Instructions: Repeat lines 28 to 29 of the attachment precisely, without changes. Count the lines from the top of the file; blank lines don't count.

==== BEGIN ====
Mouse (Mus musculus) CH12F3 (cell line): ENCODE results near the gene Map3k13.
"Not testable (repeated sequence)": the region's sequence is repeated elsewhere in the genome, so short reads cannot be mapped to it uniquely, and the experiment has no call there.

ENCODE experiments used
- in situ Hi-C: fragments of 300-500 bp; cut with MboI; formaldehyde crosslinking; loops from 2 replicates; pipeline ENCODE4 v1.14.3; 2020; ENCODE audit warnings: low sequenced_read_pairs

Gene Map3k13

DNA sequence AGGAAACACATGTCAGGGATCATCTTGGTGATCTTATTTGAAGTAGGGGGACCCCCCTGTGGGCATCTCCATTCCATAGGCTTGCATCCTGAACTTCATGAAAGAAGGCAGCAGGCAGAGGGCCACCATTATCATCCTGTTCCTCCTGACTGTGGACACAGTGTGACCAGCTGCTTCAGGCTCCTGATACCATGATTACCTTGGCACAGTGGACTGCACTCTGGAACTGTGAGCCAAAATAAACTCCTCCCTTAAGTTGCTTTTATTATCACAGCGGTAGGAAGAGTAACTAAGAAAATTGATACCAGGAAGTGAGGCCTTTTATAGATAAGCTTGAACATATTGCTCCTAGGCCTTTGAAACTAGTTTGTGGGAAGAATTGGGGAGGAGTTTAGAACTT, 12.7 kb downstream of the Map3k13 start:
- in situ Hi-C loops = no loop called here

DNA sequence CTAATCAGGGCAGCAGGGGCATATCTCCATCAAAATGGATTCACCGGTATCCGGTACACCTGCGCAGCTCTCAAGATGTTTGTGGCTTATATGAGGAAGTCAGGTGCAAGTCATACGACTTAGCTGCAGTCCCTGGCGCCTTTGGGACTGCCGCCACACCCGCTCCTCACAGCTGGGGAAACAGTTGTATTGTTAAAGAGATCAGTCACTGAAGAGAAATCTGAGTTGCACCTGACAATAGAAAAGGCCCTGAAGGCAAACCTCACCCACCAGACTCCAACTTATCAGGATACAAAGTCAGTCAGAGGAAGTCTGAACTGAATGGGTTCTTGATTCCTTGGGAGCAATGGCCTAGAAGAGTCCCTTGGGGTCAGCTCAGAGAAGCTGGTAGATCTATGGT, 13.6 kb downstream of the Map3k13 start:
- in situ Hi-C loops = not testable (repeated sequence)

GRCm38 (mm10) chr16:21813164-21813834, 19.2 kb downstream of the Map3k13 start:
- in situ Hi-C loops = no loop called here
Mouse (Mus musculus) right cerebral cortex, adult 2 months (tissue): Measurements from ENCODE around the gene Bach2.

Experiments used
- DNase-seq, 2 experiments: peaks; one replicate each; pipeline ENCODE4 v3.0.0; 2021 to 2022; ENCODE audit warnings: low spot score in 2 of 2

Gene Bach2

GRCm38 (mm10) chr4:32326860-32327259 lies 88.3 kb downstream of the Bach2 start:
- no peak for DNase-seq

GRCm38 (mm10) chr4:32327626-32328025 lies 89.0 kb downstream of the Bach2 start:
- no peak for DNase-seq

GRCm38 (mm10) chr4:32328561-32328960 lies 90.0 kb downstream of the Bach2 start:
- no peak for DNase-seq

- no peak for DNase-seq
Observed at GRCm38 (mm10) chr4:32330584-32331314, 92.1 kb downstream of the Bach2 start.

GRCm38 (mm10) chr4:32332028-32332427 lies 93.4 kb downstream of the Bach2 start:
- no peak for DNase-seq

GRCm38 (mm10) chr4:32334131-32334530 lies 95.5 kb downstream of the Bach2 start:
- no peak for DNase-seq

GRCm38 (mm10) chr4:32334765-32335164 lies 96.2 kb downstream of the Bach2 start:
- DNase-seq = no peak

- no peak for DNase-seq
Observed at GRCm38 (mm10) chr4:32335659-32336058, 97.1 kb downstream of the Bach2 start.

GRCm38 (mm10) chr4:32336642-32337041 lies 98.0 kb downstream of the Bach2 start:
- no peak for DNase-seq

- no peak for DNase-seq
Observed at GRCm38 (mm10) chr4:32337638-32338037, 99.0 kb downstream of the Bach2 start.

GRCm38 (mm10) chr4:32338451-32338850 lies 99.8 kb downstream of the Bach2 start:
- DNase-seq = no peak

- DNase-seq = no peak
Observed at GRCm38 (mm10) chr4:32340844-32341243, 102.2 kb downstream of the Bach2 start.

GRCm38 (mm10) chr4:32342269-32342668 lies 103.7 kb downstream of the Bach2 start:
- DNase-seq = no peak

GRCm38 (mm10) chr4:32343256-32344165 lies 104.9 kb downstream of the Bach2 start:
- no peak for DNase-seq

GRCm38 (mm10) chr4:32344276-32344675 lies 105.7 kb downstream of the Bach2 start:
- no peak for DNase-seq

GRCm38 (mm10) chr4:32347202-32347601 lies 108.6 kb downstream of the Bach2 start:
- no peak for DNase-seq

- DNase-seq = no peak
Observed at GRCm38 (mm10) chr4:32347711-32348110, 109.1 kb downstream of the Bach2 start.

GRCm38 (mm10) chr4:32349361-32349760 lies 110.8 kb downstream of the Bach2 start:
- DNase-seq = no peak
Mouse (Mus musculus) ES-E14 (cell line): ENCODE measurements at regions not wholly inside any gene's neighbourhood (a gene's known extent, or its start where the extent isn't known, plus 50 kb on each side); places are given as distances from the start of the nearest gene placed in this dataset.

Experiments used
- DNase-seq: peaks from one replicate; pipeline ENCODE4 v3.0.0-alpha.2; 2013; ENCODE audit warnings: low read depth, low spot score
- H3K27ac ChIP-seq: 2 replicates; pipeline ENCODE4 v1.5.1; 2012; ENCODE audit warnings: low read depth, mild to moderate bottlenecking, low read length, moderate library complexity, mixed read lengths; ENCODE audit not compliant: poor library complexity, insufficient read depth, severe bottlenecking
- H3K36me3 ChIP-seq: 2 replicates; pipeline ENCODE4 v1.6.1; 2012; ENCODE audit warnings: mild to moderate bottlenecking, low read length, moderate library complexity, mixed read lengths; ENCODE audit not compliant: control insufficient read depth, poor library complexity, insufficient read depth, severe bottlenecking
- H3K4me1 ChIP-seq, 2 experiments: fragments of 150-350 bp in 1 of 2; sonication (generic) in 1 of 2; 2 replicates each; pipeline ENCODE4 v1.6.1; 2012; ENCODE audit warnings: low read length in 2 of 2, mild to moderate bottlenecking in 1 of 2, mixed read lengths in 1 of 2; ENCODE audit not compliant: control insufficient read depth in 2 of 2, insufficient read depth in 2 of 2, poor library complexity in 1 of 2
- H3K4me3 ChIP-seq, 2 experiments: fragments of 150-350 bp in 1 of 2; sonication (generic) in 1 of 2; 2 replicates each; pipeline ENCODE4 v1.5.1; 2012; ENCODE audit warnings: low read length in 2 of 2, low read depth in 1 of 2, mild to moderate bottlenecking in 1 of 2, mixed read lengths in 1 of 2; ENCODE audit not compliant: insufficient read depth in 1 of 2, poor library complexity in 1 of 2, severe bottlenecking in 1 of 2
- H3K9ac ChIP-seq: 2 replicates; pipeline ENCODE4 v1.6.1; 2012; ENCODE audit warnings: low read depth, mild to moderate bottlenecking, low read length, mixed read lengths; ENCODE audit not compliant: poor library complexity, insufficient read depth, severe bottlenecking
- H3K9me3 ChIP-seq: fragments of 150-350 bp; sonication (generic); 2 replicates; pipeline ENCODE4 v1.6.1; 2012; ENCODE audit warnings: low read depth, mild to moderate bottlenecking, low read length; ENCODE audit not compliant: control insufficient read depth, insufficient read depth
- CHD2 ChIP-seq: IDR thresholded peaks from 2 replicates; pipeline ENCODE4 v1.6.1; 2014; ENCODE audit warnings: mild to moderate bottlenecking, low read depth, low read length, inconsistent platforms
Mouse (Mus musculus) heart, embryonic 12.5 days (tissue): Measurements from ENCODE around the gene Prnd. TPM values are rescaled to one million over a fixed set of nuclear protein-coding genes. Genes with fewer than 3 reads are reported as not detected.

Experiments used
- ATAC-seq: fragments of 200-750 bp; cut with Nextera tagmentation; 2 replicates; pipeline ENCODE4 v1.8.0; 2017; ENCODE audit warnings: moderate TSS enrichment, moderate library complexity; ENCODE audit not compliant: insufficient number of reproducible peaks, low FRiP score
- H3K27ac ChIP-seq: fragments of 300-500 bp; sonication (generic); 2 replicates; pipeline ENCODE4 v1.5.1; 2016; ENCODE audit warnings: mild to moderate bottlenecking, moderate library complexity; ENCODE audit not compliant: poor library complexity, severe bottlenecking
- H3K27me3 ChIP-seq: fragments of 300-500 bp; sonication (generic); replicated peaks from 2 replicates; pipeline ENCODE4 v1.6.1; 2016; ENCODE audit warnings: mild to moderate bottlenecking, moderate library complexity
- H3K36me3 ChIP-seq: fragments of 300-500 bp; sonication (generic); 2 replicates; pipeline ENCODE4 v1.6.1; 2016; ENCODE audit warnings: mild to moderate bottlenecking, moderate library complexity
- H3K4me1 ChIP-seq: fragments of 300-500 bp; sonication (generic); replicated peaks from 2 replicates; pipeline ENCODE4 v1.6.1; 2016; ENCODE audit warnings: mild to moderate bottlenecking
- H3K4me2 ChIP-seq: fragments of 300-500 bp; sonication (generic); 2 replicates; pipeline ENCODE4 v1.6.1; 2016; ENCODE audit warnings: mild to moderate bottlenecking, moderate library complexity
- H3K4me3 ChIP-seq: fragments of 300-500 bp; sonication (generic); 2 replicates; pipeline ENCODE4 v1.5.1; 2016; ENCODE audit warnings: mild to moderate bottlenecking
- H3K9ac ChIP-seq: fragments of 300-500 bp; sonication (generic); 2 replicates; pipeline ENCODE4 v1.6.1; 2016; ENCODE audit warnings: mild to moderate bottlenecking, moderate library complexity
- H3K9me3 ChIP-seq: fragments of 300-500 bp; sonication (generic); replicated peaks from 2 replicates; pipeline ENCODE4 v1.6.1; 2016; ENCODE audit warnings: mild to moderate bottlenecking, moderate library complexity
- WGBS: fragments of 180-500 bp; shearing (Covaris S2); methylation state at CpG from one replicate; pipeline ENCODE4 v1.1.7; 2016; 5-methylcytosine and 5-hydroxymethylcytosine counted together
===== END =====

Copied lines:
GRCm38 (mm10) chr4:32334765-32335164 lies 96.2 kb downstream of the Bach2 start:
- DNase-seq = no peak